(518)6.61 h 36 min2006X-RayPG-13
HD. Woody Allen's hilarious murder mystery about a student reporter who tracks a notorious killer with help from a hack magician.
Woody Allen
Woody AllenHugh JackmanScarlett Johansson
English [CC]
Audio languages
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Supporting actors
Ian McShane
Letty AronsonGareth Wiley
PG-13 (Parents Strongly Cautioned)
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4.0 out of 5 stars

518 global ratings

  1. 54% of reviews have 5 stars
  2. 17% of reviews have 4 stars
  3. 14% of reviews have 3 stars
  4. 6% of reviews have 2 stars
  5. 8% of reviews have 1 stars

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Top reviews from the United States

Debra E. M.Reviewed in the United States on November 29, 2020
3.0 out of 5 stars
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Beautiful cinematography and Scarlett Johansen is always interesting to watch, but the plot is scraps pieced together from other Woody Allen films. His stuttering silliness got on my nerves, and his and Scarlett's wardrobes seem to have been selected from a garage sale. Mismatched, wrinkled and ill-fitting. Which I probably wouldn't have noticed if there had been anything to distract me. Would give it 2 stars if I wasn't such a big fan of Woody Allen.
5 people found this helpful
DetectorReviewed in the United States on July 4, 2021
3.0 out of 5 stars
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one of woody's more anemic films. scarlett initially reminded me so much of my first love interest, she also of one jewish, one scandinavian parent, looked much like her when we were young. So, I was a fan. But truth dawned on me eventually, that Scarlett, unlike the first girlfriend I really fell for, is kinda wooden. I guess woody saw this as an endearing handicap fitting a would-be dental hygienist, indeed, his character alludes to her character in the movie as being handicapped, and we know he means not physically. The script itself is equally wooden, Woody's role leans heavily on repetitive patter. Yeah, it's a little funny that his magic tricks aren't magical, but barely. The movie is not totally devoid of charm, not annoying and tedious the way Magic in the Moonlight was. , Woody musta had someone helping him remember stuff when he was making Rainy Day in New York because it is a far better movie than these antecedents.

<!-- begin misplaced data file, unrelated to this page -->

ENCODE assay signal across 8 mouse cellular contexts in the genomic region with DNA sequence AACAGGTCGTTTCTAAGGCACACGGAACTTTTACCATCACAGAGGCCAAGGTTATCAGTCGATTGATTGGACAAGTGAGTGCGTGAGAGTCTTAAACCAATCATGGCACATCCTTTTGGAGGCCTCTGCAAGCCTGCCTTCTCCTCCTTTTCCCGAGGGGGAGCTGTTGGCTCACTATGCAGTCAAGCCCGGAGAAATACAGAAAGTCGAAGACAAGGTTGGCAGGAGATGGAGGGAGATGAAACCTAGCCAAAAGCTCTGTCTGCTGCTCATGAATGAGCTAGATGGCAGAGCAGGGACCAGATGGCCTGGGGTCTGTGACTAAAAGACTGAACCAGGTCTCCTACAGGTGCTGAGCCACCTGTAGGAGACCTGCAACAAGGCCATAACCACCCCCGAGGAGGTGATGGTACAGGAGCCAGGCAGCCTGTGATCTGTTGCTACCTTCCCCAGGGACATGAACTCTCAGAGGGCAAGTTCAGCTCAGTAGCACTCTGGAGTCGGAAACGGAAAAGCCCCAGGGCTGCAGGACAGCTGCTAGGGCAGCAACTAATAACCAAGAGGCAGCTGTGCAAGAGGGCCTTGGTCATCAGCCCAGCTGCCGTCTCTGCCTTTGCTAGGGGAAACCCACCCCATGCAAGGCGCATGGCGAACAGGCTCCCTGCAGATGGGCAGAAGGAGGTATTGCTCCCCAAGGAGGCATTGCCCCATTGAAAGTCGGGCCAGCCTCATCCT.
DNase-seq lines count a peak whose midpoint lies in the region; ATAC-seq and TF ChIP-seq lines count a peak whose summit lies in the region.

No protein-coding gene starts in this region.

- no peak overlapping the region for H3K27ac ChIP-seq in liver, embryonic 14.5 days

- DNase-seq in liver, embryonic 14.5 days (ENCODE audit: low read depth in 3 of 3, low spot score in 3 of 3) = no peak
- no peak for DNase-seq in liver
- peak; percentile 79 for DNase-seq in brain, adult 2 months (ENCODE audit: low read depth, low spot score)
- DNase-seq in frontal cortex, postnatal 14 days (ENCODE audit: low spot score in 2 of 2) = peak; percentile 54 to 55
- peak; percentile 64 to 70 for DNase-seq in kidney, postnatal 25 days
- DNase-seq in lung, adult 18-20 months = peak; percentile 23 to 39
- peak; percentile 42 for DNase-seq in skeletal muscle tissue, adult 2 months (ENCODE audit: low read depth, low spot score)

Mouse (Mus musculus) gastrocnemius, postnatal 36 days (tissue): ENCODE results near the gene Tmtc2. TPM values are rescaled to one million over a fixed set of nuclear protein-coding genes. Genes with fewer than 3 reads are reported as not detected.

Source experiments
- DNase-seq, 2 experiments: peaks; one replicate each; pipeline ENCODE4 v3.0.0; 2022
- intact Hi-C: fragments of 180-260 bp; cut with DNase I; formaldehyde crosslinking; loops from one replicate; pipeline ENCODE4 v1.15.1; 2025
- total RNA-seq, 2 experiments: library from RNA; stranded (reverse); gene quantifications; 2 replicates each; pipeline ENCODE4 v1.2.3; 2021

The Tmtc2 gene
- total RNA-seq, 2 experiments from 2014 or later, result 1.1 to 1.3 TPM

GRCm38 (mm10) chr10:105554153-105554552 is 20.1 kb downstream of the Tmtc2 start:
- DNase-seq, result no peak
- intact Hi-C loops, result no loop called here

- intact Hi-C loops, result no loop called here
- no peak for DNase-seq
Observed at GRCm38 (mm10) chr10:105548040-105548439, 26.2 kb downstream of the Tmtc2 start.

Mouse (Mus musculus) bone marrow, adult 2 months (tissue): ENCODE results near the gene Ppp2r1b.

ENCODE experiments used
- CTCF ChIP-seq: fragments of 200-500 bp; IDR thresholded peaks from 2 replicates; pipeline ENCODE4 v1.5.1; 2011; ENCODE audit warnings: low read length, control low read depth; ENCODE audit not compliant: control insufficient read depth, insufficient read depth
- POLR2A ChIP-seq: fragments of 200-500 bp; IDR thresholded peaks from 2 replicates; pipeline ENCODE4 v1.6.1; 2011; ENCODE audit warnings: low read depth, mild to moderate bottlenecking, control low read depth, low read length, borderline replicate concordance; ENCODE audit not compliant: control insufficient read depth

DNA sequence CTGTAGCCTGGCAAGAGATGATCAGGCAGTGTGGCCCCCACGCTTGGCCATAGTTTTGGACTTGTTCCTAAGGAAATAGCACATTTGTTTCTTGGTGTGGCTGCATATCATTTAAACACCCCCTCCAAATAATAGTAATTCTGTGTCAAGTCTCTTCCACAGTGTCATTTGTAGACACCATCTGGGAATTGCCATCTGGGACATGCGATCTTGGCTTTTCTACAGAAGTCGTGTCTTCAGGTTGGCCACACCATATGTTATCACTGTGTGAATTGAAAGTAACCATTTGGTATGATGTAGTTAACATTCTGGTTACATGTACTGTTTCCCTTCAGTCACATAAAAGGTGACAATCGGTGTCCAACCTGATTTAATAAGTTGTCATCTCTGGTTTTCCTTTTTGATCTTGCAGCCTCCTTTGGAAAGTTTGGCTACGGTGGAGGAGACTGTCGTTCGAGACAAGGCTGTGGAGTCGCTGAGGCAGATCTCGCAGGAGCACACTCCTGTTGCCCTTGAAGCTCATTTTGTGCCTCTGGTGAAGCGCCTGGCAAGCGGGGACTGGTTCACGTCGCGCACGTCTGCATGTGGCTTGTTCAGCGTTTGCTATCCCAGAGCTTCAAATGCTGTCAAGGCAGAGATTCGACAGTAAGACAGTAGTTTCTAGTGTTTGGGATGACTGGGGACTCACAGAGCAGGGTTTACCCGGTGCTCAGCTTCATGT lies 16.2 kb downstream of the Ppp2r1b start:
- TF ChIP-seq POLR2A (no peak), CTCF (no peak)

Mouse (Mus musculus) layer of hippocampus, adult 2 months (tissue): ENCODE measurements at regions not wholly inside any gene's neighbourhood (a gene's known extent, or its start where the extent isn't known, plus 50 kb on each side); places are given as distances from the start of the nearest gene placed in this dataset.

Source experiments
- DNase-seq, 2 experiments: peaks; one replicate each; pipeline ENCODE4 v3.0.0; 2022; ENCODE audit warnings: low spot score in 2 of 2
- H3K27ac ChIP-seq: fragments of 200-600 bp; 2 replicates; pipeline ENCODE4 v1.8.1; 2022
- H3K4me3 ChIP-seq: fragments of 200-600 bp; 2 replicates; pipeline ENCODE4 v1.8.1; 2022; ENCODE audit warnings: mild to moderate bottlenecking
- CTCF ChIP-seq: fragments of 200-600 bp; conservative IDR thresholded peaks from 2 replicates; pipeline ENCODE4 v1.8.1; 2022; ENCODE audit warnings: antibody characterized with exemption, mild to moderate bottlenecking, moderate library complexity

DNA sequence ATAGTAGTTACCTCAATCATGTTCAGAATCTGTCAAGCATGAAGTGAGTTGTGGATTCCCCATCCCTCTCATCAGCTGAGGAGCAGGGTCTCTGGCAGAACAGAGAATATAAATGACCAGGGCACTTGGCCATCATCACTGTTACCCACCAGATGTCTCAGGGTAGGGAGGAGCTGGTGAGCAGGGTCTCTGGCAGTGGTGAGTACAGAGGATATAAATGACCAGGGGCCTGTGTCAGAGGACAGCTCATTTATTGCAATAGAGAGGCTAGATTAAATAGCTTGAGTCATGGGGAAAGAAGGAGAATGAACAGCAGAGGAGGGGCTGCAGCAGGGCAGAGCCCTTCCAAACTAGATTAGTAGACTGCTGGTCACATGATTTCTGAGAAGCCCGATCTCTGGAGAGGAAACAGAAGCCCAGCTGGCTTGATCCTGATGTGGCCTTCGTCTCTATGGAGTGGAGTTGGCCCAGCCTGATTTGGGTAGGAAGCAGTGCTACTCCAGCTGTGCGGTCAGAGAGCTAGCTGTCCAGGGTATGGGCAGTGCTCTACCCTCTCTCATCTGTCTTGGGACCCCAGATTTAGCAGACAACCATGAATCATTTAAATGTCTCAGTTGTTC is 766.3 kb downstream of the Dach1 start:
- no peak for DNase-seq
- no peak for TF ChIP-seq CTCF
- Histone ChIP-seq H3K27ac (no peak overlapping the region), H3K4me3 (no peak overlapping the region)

One person found this helpful
joel wingReviewed in the United States on July 7, 2021
3.0 out of 5 stars
Entertaining mystery by Woody Allen
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Scarlett Johansson is a college journalism student who’s visited by the ghost of a reporter Ian McShane who tells her that a prominent British personality Hugh Jackman is a serial killer. She enlists magician Woody Allen to help her with the case. Johansson plays the determined but a bit naïve young woman. Allen is his usual neurotic, self-effacing self. He’s still got the jokes as well like when he’s playing poker and says he used his first poker winnings to buy a Reuben. A player asks if he was able to buy a Reuben painting to which Allen replies no a Reuben sandwich. Jackman is a charmer. It leads to an entertaining mystery.

Woody Allen’s recent output has been very up and down, but this was definitely one of the better ones.
K.F.Reviewed in the United States on July 3, 2021
3.0 out of 5 stars
Predictable and mostly flat
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Can't help but think the writing was rushed. The movie would have been better without Woody Allen doing his neurotic shtick. It worked when he was younger and before his legal troubles. Who is going to complain about looking at Hugh Jackman and Scarlett S? He treated this movie on the surface, the jokes predictable, as was the ending. No surprises here.